The 12 Years of Christmas


Merry Christmas - from our backyard to yours!

They came from completely different backgrounds.  She had grown up in a middle class family, her father an educated professional, her mother a professional homemaker – “Ward and June”, as their now-grown children jokingly call them.  He grew up on welfare, the family breaking up while he was still in elementary school.  She was a popular student – cheerleader, debate team, gymnastics.  He was the introverted science nerd, invisible to the popular, living quietly with his books.  Religion was an important part of her life, growing up Catholic and remaining devoted to the church.  He grew up Catholic but knew even as a child that religion would not provide the answers he was looking for, eventually finding a private spirituality in the creation itself.

Despite these separate paths they found each other and fell in love, and despite their different lives they both wanted the same thing – a family.  Such a simple desire, however, would prove to be difficult to achieve.  When fertility drugs didn’t work, they turned to adoption.  The first match failed.  So did the second.  They understood completely how the birth mothers could change their minds, but that didn’t ease their pain or calm their fears.  Ultimately, they looked to Russia, a new democracy with old attitudes about orphans.  In the fall of their 6th year of marriage, they learned that little Anastasia was waiting for them.  They traveled to Russia before Christmas and became a family after New Years.  In between, they visited little Anastasia every day – one hour at a time – and experienced the joy of being a parent, a feeling they had feared would ever elude them.  On Christmas Day, they could not see little Anastasia, but in a small, gray apartment on the outskirts of Moscow, they celebrated her coming with their gracious host family.  Ten days later, their family was born, and twelve months later they celebrated their first Christmas together at home.

Christmas meant little to me for much of my life.  Yes, it was a time to relax and enjoy the company of family and friends, and the presents were nice.  But my own approach to spirituality has little in common with traditional reflections of the season.  Tonight, as I watched 12-year old Mollie Anastasia laughing with her cousins, hugging her nanny and papa, and teasing her uncle and his partner, I thought back to those cold, snowy days in Russia when my heart became warm for the first time.  I recalled our second trip to Russia six years later, when she and little Madison Irina each met their sister for the first time.  On this Christmas Day, as I have done for 12 years now, I thought about how lucky we are to have these two beautiful little girls that are unquestionably our own.  Christmas means a lot to me now, and that is a gift that not even five golden rings could beat.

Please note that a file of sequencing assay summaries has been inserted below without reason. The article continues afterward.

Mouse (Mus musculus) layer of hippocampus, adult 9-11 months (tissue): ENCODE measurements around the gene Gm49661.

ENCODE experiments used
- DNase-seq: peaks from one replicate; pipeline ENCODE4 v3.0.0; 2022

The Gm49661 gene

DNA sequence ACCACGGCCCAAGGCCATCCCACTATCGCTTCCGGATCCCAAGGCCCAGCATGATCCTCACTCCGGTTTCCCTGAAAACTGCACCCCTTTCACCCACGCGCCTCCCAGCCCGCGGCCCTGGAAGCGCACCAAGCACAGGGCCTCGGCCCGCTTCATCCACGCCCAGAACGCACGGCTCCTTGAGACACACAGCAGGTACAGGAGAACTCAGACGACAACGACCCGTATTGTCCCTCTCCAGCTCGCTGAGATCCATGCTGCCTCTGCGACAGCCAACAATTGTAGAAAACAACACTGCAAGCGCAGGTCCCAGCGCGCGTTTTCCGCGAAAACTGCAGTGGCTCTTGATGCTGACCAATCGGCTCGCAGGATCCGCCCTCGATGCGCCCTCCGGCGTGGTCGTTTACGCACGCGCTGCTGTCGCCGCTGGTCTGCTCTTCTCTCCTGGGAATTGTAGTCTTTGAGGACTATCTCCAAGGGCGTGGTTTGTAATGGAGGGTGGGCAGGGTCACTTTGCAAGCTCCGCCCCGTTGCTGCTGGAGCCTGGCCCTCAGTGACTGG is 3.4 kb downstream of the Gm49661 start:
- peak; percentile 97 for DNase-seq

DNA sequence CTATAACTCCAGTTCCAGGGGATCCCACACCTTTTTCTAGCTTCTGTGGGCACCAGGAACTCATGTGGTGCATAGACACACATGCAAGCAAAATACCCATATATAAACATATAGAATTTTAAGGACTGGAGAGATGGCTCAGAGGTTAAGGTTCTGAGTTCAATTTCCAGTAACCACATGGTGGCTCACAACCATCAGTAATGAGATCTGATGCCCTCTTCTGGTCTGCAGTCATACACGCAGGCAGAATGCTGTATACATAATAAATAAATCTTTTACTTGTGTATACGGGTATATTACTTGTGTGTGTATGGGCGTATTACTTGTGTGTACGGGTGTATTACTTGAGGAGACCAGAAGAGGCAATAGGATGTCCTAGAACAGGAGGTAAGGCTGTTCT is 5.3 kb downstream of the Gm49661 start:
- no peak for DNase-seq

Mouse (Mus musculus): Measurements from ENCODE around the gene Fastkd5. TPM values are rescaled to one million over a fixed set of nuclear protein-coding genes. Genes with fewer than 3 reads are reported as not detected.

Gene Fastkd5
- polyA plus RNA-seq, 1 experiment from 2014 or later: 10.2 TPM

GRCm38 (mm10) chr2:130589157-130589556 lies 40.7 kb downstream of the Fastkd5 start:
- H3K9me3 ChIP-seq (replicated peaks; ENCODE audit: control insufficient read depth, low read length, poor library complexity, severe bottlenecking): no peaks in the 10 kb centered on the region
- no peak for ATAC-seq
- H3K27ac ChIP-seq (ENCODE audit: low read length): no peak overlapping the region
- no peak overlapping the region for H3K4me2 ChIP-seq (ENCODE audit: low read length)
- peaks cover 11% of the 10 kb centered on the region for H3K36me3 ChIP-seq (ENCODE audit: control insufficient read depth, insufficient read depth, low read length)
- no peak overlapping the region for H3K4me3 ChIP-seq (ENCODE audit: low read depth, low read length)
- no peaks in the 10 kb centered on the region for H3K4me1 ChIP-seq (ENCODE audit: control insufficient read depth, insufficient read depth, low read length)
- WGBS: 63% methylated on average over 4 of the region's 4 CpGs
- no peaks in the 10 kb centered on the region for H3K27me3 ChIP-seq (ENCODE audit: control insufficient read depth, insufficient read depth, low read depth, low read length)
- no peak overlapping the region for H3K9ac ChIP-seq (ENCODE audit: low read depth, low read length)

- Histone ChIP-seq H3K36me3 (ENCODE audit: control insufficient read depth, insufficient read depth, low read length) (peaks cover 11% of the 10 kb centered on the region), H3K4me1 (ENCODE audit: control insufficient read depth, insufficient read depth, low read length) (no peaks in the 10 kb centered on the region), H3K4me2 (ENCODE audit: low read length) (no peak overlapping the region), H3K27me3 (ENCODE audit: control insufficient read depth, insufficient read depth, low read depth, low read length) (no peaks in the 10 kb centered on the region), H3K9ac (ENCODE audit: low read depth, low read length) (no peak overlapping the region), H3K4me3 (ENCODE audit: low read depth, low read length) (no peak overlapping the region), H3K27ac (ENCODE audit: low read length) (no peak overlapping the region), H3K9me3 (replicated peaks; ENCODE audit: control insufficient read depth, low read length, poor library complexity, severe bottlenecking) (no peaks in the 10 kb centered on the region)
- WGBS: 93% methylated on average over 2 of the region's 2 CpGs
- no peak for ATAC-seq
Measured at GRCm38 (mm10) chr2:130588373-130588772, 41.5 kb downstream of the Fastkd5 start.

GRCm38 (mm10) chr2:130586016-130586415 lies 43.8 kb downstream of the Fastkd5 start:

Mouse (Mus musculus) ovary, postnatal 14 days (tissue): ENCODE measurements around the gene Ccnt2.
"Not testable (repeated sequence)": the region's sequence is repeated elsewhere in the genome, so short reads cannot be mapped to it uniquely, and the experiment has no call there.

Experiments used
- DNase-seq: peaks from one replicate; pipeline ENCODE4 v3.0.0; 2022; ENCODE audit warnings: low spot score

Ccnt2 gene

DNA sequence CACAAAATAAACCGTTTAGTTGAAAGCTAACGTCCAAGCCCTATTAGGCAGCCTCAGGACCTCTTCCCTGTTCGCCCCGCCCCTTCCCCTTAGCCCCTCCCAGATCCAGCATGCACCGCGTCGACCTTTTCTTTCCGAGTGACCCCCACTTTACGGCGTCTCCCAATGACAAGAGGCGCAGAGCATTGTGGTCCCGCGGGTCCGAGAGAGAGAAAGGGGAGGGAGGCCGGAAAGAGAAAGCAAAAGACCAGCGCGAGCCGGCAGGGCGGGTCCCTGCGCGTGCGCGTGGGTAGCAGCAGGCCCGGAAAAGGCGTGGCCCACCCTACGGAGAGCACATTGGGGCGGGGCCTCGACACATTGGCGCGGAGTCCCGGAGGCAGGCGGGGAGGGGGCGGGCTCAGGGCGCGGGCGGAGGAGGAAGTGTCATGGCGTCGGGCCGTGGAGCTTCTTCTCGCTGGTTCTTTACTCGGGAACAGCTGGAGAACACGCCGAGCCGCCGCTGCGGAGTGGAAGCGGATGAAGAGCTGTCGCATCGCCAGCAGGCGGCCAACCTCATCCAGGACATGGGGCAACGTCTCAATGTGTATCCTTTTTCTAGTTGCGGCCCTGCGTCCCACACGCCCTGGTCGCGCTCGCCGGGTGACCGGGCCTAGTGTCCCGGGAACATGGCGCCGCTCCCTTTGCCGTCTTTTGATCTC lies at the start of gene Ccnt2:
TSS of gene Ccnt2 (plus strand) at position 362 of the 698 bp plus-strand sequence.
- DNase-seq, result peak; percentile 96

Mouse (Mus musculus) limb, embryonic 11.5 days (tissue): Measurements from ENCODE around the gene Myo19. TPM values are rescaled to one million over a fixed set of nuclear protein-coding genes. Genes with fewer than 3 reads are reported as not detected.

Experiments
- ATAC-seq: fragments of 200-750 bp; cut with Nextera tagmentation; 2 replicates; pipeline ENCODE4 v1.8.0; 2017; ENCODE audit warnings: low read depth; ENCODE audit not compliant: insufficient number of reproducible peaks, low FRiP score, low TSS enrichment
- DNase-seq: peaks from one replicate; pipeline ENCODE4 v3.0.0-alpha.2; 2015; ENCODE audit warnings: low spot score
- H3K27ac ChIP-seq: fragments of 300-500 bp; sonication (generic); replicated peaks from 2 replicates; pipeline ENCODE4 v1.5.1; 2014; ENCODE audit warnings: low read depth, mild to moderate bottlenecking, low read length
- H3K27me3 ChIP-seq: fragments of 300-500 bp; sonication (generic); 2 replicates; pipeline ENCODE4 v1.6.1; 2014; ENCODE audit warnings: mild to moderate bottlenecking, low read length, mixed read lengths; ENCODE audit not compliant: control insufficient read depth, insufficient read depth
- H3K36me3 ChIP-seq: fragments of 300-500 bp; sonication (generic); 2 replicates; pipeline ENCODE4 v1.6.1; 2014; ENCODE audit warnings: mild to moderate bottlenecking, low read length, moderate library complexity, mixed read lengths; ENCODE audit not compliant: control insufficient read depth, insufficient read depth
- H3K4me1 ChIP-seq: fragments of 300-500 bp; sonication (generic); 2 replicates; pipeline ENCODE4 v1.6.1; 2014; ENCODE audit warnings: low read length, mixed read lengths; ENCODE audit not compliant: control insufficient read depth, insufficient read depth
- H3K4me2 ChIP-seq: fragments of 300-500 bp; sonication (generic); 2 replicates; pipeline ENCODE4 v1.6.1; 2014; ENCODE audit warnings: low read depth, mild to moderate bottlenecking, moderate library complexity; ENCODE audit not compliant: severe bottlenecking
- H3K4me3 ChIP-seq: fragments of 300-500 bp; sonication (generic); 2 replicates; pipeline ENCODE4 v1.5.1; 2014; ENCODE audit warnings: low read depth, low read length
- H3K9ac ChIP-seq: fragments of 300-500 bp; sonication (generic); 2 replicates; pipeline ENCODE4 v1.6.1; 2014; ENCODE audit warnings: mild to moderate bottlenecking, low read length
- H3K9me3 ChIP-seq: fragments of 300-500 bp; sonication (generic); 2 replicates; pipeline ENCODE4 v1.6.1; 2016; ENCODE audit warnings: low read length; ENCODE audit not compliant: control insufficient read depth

About Ted C. MacRae

Ted C. MacRae is a research entomologist by vocation and beetle taxonomist by avocation. Areas of expertise in the latter include worldwide jewel beetles (Buprestidae) and North American longhorned beetles (Cerambycidae). More recent work has focused on North American tiger beetles (Cicindelidae) and their distribution, ecology, and conservation.
This entry was posted in [No taxon] and tagged , , , , , , . Bookmark the permalink.

7 Responses to The 12 Years of Christmas

  1. Marvin says:

    A wonderful story, Ted — one much closer to the true spirit of Christmas than much of what transpires this time of year. (Not that I still have the credentials necessary to critique a Christian tradition.) Best wishes to you and your fine family.

  2. This is truly a story to warm the heart at Christmas time Ted. What a wonderful gift to receive, a family, more precious than gold and I am sure they love you as much as you and Mrs. Ted do them.

    As Marvin says, this is the true spirit of Christmas. Yes, opposits do attract and if you find a common ground, it will always work out. My husband and I were also total opposits in many ways, but we shared a love of nature and that was enough. I miss him. I have written a very thoughtful piece about partners for the 26th. It is a reflective time for us all.

    A very Merry Christmas to you and your family!!

  3. DougT says:

    A wonderful story, Ted. Thanks for sharing it. I hope that you and your family have a happy Christmas.

  4. So beautiful, Merry merry Christmas.

  5. Liara Covert says:

    I was pleased to discover your blog today. I appreciate the image of the wintery wonderland and the words you share with your readers. Season’s Greetings to you and yours!

  6. cedrorum says:

    Wow, this post had me tearing up. I know as well what it means to be a parent. There is nothing in the world you can compare it to. Glad to hear that your Christmases mean so much to you and your wife now. Thanks for sharing this part of your life.


Fill in your details below or click an icon to log in: Logo

You are commenting using your account. Log Out /  Change )

Google photo

You are commenting using your Google account. Log Out /  Change )

Twitter picture

You are commenting using your Twitter account. Log Out /  Change )

Facebook photo

You are commenting using your Facebook account. Log Out /  Change )

Connecting to %s